Collateral Damage

January 28, 2012 7 Min Read

Review by: Matt Brighton

Plot: What’s it about?

Poor Mr. Schwarzenegger…well, let’s not feel too sorry for him; after all he is pocketing some $30 million dollars for T3. But let’s face it, Arnold is not the box office draw that he used to be. Back in "the day" of Terminator 2: Judgment Day, The Running Man, Predator and so many others like it, he was always reliable and could be counted on to deliver the goods. Now, as his body is not near the hulk it was in years past, what does he have to fall back upon? But like I said…let’s not feel too sorry for him! Now as for the film, it’s had a lot to deal with since it was set to be released last Fall, but the terrorist attacks on our country took care of that and it was then released in the early part of 2002. Collateral Damage was supposed to have a scene where a plane crashed into a building, but for obvious reasons, it was removed. So we have the director of one of my favorite movies (The Fugitive), a very seasoned action star (Ah-nuld) and a plot that was written by someone who needs a lot of practice. The elements are there, but for some reason I felt like I was watching a cut-rate "B" movie on USA.

In another uncanny parallel to the events of last September, Arnold plays Brewer, a firefighter. Naturally the firefighters and policemen of New York came out as the heroes of the event and here’s the first movie to liken that. As a terrorist attack goes wrong, it turns out that his wife and small child are killed in the attack. Taking it personally, he vows to find the man responsible. His name…El Lobo. And in a nutshell, that’s it. It’s like "Commando", fifteen years later only bad. For some odd reason, there are two cameos by John Leguizamo and John Turturro (as a drug lord and a prisioner respectively). I’ve no idea why they were in the film, perhaps to give it a little more star power or maybe Andrew Davis lost in a Hollywood poker game and had to put them in a film of his. The film tries to make some twists and turns to keep us guessing, and it succeeds in some parts. Still, I found this the same "been there, done that" type of movie that Mr. Schwarzenegger has done so many other times.

As for the work of Andrew Davis, I really don’t know what happened to him. His earlier work with Gene Hackman and Tommy Lee Jones (The Package), The Fugitive and Under Siege (for all its cornyness) were all very good movies. I guess every movie a director makes can’t all be good, but combining Arnold and an action movie seem like a dead lock (how do you mess that up)? Still, it’s not all a waste. There are people I know who loved the movie and for them, this disc will be a gem. It has a great-looking transfer and a fair amount of supplements to boot. Unfortunately for me, it’s not all supplements and A/V that drive a movie, though it helps. I’ll give Arnold another shot, but he’s got to realize that he can only keep those muscles for so long…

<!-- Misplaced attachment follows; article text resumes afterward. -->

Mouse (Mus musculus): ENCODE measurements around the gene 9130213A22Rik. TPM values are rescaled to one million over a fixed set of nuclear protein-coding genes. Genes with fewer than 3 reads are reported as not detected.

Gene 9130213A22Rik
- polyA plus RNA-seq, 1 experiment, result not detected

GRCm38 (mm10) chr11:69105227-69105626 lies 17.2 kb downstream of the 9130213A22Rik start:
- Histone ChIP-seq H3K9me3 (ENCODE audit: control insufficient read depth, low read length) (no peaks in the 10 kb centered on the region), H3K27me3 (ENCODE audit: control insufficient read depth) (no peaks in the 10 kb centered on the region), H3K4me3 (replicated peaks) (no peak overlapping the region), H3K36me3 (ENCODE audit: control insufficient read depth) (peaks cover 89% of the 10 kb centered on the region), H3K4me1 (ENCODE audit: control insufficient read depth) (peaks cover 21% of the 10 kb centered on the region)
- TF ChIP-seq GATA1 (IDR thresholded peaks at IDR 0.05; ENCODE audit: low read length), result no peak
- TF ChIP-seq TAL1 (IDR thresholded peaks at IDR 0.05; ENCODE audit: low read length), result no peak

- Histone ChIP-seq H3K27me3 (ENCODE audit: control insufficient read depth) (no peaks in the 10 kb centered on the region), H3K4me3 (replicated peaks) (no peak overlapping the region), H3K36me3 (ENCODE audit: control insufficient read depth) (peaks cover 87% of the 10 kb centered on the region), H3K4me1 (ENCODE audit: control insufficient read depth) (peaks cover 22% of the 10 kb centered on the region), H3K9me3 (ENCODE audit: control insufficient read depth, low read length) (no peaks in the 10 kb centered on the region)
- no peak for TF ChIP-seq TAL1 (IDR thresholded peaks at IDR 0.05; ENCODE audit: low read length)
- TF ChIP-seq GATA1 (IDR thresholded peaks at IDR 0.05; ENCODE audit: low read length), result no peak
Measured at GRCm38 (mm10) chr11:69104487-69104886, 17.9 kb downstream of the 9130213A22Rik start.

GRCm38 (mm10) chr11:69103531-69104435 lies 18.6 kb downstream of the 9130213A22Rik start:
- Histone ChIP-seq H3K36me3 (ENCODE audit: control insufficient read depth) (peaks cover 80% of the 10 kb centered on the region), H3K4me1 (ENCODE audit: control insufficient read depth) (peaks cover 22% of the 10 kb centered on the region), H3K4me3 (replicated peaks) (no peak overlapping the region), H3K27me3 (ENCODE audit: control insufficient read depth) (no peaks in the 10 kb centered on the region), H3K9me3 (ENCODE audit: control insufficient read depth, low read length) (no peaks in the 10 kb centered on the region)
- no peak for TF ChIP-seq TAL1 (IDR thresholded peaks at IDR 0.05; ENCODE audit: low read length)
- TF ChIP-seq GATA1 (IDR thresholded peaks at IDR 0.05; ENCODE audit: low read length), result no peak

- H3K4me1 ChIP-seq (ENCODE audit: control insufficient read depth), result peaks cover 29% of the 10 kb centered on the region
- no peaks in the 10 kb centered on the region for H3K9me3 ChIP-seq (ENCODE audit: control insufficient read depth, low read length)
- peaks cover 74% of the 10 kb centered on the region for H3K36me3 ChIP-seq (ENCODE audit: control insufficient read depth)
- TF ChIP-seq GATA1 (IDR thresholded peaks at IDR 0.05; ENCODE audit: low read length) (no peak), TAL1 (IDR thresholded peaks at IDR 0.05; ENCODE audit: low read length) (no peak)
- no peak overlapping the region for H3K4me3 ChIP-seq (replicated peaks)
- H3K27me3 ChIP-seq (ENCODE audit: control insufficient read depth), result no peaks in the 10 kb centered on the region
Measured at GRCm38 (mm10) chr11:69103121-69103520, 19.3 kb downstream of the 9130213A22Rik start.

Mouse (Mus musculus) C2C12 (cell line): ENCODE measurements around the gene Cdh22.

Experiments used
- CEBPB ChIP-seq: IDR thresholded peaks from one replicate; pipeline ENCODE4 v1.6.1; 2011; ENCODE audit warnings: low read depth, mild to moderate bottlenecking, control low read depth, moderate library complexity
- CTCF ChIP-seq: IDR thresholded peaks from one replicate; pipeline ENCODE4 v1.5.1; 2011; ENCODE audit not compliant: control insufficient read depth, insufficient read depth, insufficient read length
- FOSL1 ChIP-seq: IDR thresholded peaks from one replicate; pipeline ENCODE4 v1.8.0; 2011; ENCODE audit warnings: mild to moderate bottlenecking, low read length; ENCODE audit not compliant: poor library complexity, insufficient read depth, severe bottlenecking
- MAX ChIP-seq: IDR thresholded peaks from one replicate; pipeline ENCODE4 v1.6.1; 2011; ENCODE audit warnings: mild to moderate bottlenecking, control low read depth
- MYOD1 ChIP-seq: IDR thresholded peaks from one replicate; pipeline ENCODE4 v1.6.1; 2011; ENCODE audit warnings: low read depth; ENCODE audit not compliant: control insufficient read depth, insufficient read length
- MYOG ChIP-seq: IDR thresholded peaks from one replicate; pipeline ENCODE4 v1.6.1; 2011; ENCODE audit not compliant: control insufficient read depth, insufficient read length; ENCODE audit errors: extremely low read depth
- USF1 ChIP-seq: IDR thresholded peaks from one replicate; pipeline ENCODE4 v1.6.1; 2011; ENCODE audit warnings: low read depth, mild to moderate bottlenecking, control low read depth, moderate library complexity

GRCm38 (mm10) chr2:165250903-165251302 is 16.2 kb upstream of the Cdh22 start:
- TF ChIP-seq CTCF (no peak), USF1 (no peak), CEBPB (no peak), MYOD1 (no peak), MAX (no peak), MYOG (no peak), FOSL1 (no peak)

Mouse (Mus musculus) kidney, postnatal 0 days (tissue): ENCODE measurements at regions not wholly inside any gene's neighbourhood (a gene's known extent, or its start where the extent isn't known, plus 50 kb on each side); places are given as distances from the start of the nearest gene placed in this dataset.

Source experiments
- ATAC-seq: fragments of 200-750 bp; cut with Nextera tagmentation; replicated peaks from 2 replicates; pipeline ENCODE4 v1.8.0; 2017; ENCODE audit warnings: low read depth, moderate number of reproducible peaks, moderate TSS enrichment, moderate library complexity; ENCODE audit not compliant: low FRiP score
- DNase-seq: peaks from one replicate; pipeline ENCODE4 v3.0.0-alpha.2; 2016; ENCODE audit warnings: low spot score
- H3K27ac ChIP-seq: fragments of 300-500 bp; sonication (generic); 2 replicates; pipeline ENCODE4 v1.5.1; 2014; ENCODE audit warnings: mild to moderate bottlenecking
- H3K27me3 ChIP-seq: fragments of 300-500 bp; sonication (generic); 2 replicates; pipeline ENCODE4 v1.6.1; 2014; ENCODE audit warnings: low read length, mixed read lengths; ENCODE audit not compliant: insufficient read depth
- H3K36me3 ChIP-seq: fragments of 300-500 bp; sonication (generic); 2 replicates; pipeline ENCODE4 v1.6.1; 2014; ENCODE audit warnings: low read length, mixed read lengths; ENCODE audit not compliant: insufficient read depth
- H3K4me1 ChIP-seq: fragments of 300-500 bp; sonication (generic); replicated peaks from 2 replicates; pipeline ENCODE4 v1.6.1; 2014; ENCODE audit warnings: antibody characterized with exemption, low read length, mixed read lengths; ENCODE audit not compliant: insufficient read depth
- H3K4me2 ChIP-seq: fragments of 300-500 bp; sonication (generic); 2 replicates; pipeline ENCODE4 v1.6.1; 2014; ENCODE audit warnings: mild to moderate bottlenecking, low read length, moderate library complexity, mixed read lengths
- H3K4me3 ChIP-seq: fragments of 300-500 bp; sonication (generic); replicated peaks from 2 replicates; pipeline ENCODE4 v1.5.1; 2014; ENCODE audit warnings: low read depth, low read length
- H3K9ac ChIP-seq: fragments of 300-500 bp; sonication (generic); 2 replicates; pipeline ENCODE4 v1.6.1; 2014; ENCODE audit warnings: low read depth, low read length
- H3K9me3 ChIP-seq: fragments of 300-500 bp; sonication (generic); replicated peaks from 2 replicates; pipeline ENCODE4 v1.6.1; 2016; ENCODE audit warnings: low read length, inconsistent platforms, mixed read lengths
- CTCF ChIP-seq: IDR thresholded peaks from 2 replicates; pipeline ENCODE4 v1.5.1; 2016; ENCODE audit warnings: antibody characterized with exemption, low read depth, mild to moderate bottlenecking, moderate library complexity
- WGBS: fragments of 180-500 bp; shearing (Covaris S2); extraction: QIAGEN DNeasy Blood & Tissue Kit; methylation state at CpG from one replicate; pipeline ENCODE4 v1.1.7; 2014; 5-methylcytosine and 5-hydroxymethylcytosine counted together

Video: How does it look?

The film isn’t that long (though it feels like it in places) and it is dual-layered to boot. What does this mean? The 1.85:1 anamorphic image looks very good. Colors are rich and vibrant, the level of detail is solid and I noticed no artifacts or anything else that would yield a major error. Some of the CGI could use a little work, but I really don’t think that’s the fault of the transfer. There are a few scenes that appear a bit too dark, but nothing to really worry about. A new movie to hit DVD, this is what they’re made for. Sit back, relax and enjoy!

Audio: How does it sound?

Another area in which this disc excels is the very robust Dolby Digital 5.1 soundtrack. As you can imagine, there are plenty of guns, planes and explosions to keep all five of your channels busy during the 109 minutes that the movie runs. Dialogue is free of distortion and the surrounds seem to be running almost the entire movie. A few times during the presentation, there isn’t anyone being shot or mamed and as such, the action is limited to the front three channels. Overall, it’s a kickin’ soundtrack that shouldn’t disappoint anyone.

Supplements: What are the extras?

Andrew Davis, as in his commentary for "The Fugitive" is rather talkative here. There are some blank spots where he sits back and watches the movie, but it’s a rather good commentary track (I liked it better than the movie) and one that I’d recommend listening to. In addition there are two featurettes (that the box labels documentaries) entitled "Behind the Scenes" and "The Hero in a New Era". Behind the scenes is just that, an EPK featurette that has some interviews with the cast and crew. The Hero in a New Era focuses on, you guessed it, the post-Sept. 11 hero in films. Neither of these add that much value to the film, but it’s nice to have them around. Some cast and crew bios along with the trailer are included as well. There are also some DVD-ROM bonuses as well, in the form of a website link, chat room access and some future web events. Some deleted scenes are also included. All in all, I really didn’t care for the film that much; but Warner has given it some added value with their supplements, so it might be worth a rental.

Disc Scores